Guest post by Becky W.
I have a love/hate relationship with credit cards. You need them to build up your credit so that you can get great rates on home and car loans, but without proper discipline, they are an easy way to get yourself up to your eyeballs in debt. Millions of Americans suffer from excess credit card debt each year, and many of them struggle to make their monthly payments.
In our household, we have managed to wrangle our credit card usage. After using a couple of credit cards frivolously during college, my husband and I have resigned to only use credit cards that offer cash back rewards, and to only use them sparingly. If you too are wanting to keep your credit card spending under control, but still let it boost your credit score, do the following when using your cards:
Pay Your Balance Each Month
The quickest way to rack up a substantial amount of credit card debt is by charging way more than you can afford to pay off. To keep from paying high interest and annual fees, always pay off your credit card balance at the end of each month. If that means that you can only afford to charge a tank of gas or a family meal once a month, that is fine. Charging and then paying off that balance will keep your credit score up, keep a positive credit line, and keep you from overspending.
Look for Reward Programs
In our household, we only sign up for credit cards that offer reward programs so that we are able to benefit from our purchases. Most credit cards will offer points for each purchase you make which you can then later redeem for cash back or other rewards. We also keep a no foreign transaction fee credit card for when we choose to travel. While these cards don’t often offer the direct rewards that other cards do, they do prevent us from having to pay fees while abroad which can save us quite a bit.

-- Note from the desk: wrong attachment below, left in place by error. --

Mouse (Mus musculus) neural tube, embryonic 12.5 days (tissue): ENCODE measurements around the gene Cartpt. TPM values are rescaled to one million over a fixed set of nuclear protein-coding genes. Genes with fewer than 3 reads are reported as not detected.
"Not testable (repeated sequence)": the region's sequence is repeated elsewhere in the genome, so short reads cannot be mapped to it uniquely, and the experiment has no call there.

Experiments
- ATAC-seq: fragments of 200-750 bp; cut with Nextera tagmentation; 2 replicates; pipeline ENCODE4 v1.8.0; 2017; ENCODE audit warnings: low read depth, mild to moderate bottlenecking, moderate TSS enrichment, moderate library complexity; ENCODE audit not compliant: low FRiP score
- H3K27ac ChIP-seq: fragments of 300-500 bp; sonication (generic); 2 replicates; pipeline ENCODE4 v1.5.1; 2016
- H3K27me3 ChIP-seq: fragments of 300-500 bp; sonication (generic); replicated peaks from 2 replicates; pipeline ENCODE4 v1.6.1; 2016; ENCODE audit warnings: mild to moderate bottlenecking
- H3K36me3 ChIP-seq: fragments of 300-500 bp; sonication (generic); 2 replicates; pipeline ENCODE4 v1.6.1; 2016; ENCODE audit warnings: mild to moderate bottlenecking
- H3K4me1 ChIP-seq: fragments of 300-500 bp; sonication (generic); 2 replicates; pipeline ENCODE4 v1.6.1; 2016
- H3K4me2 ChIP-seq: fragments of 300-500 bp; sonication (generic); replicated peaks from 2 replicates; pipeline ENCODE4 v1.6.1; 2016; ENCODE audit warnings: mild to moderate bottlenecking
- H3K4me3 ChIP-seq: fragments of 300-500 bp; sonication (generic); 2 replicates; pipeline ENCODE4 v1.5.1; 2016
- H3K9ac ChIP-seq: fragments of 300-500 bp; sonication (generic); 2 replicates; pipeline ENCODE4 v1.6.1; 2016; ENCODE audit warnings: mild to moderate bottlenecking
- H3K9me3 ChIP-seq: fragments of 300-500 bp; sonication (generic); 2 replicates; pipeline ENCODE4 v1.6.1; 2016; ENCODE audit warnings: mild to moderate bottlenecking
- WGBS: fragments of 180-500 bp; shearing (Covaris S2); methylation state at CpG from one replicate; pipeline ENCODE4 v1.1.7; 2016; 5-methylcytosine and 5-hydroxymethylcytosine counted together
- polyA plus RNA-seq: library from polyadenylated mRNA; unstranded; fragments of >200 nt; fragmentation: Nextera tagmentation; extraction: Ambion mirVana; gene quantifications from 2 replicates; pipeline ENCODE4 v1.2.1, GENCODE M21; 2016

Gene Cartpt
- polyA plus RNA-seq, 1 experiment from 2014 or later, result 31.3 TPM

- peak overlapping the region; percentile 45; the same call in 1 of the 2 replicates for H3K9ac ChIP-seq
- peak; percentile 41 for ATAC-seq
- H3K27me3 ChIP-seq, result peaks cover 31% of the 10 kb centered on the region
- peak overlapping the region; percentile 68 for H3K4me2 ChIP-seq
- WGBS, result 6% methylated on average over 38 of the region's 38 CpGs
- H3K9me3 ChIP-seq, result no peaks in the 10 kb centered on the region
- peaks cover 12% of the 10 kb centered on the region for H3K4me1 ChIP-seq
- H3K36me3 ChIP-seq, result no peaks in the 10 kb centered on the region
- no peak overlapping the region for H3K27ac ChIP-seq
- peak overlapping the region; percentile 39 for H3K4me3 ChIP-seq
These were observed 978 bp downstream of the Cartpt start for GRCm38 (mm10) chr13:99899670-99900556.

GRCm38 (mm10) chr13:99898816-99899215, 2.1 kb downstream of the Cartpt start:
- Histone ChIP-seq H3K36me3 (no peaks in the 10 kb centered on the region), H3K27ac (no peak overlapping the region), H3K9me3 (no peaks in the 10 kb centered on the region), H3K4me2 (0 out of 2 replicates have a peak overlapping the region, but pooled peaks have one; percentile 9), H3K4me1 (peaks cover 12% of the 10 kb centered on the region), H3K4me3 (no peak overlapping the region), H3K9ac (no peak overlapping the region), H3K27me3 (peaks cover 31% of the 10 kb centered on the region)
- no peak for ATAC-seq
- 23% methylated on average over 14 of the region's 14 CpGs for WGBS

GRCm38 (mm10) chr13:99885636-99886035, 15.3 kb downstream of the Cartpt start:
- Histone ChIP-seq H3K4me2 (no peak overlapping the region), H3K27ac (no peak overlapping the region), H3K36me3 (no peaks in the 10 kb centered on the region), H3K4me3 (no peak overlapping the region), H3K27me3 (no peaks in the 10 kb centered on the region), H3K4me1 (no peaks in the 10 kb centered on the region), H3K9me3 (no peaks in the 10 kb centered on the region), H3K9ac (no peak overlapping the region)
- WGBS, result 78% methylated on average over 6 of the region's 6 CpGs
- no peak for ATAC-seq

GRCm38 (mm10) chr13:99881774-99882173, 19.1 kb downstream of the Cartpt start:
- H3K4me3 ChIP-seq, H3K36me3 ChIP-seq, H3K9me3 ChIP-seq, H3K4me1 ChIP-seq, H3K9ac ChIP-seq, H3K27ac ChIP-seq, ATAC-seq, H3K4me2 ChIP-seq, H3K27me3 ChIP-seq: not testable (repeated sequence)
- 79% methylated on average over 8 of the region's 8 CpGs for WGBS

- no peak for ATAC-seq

Read the Fine Print
Many cards offer no annual fees and zero percent or reduced interest for new card signers. While this may seem like a great deal, these low interest charges and zero annual fees usually don’t last. Before signing up for a card, read the fine print to make sure that the interest rate you are signing up for will last and that no additional fees will be tacked on to the card 6 months after opening the card account.
Credit cards are tricky, but that doesn’t mean that you shouldn’t use them. They are a great way to build credit and maintain a solid credit history, but you need to exhibit discipline when using them.